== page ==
The whole reason it’s appealing to associate malicia with the feminine is because of all the things that have been associated with the feminine throughout history.  When you say malicia is “feminine”, you are really saying malicia is mysterious, elusive, intangible, and all those other things that Nestor Capoeira and Muniz Sodré said, thanks to stereotypes that have been entrenched probably since humans first learned to discriminate.  I believe it’s possible to “de-genderize” concepts like malicia while retaining the things one actually means when labelling them “feminine” or “masculine”.  Referring again to the nuance in movements analogy, we do not say that a chapa is “masculine” because it’s aggressive, or that a bait-and-switch sequence is “feminine” because it’s deceptive (or “went around what was clear”)–they are just aggressive and deceptive, respectively.  So why can’t malicia just be what it is, without perpetuating outdated stereotypes at the expense of women and the feminist movement today?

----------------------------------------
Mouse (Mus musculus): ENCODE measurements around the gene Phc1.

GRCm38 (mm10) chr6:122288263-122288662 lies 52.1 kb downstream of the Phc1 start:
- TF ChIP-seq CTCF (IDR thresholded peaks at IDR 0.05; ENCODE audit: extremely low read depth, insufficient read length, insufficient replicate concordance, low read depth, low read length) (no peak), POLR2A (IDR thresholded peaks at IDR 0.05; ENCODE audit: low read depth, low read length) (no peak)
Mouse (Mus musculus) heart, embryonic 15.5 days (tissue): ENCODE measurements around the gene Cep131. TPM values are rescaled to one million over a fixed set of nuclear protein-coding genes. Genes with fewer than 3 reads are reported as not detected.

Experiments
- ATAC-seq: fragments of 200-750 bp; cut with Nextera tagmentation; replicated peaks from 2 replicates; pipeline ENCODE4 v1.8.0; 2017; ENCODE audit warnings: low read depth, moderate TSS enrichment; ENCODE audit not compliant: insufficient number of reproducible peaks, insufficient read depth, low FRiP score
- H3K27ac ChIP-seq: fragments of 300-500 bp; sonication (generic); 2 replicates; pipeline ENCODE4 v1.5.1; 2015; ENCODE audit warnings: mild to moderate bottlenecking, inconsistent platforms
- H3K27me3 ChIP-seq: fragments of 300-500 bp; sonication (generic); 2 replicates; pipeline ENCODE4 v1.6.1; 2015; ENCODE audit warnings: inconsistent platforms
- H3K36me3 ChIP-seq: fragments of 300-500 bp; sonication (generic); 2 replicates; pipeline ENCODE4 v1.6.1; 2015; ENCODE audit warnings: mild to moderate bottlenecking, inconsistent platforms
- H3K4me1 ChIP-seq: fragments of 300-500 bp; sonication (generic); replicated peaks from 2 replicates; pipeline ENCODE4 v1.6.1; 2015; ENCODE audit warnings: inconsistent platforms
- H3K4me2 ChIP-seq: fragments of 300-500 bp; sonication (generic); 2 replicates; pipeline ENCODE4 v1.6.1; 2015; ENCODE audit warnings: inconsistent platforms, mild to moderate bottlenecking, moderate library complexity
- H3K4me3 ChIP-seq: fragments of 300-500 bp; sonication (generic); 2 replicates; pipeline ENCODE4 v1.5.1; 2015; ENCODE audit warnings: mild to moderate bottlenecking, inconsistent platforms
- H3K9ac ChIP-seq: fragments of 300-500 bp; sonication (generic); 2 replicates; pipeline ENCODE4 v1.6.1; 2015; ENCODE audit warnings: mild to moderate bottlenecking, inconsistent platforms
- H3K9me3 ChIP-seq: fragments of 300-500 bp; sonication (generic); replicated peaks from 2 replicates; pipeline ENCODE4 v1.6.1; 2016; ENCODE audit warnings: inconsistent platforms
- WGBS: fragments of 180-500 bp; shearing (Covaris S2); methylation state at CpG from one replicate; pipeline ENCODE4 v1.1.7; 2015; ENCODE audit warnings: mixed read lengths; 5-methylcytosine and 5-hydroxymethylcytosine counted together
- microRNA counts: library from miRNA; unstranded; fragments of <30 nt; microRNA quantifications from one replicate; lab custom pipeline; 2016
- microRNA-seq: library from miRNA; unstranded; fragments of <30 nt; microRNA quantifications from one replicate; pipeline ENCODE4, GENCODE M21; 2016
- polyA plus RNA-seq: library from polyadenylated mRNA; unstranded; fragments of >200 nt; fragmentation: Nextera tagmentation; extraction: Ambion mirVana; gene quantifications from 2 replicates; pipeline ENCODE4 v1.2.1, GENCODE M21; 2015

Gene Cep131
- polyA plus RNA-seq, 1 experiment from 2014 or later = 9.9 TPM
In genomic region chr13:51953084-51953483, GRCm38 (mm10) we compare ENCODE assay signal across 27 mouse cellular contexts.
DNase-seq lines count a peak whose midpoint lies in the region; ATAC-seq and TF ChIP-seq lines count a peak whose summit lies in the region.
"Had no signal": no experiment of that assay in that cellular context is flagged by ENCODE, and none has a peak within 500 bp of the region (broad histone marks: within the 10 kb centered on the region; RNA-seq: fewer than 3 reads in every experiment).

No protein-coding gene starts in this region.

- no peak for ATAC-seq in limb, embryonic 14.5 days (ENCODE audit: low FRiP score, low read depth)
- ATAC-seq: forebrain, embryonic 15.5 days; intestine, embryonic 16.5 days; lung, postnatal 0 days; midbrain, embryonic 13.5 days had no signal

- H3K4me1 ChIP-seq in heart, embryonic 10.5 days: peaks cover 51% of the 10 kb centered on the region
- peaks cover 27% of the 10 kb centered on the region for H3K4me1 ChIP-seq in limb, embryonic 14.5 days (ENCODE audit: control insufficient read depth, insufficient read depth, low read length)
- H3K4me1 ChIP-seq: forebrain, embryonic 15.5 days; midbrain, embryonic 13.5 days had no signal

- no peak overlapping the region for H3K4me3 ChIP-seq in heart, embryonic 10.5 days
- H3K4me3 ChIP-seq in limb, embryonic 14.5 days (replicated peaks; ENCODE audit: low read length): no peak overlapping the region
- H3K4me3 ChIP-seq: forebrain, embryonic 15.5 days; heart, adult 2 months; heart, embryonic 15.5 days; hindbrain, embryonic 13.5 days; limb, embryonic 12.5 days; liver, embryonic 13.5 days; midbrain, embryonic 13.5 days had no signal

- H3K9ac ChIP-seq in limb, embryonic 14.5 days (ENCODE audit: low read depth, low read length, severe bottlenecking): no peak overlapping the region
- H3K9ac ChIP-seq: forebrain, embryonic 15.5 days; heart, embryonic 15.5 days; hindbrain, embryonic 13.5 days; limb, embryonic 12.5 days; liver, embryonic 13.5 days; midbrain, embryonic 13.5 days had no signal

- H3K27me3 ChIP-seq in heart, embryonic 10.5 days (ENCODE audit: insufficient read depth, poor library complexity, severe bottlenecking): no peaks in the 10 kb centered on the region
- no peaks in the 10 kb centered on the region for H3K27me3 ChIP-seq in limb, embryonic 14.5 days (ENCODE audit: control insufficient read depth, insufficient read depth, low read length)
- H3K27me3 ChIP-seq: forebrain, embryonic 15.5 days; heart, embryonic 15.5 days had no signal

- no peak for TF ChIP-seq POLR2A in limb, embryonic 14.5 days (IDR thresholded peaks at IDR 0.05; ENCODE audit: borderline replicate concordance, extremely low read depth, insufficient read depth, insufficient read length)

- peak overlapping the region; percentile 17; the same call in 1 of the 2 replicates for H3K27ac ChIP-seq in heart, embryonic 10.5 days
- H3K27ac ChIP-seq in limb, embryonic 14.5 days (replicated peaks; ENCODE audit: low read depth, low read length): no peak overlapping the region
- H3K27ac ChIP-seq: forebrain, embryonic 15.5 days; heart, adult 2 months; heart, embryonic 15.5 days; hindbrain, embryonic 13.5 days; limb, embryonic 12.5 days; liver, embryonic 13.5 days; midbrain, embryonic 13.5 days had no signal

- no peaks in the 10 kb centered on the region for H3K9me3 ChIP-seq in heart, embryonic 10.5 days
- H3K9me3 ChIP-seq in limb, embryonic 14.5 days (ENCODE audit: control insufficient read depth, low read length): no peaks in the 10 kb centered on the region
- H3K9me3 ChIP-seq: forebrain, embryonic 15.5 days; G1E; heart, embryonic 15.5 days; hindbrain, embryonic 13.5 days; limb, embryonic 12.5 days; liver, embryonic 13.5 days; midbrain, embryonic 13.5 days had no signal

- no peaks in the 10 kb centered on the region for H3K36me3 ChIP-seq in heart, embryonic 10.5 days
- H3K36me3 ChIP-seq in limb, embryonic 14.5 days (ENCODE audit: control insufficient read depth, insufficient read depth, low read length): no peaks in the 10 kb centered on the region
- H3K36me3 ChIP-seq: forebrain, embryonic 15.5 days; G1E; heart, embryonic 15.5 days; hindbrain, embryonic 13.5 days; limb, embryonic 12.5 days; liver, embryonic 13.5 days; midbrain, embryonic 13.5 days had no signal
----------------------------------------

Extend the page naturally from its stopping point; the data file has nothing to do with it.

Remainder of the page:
Update:
To read Part 2 (Context), please click here.


Picture source: http://www.baurock.ru/kostik/capoeira.htm

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11 responses

12 12 2007
Mike

I think you have really hit on something here Joanihna. I think all stereotypes inherently underestimate the potential of the individual. Case in point, my older sister is about 5’5″ and 125lbs, but is a Minneapolis Vice Cop and exudes power. Her power is tangible in body and spirit. I have heard many tales of her subduing men over twice her size. While on the other hand I consider myself a sleeper when it comes to physical strength. What I mean by this is I am typically underestimated in physical prowess. In the end I believe that those who believe in stereotypes are weakened by their belief. True strength is from knowing your own capability. As the chinese philosopher Lao Tzu said “Knowing others is intelligence; knowing yourself is true wisdom. Mastering others is strength; mastering yourself is true power.” This may be pharaphrased, and if so please forgive the quotations. 🙂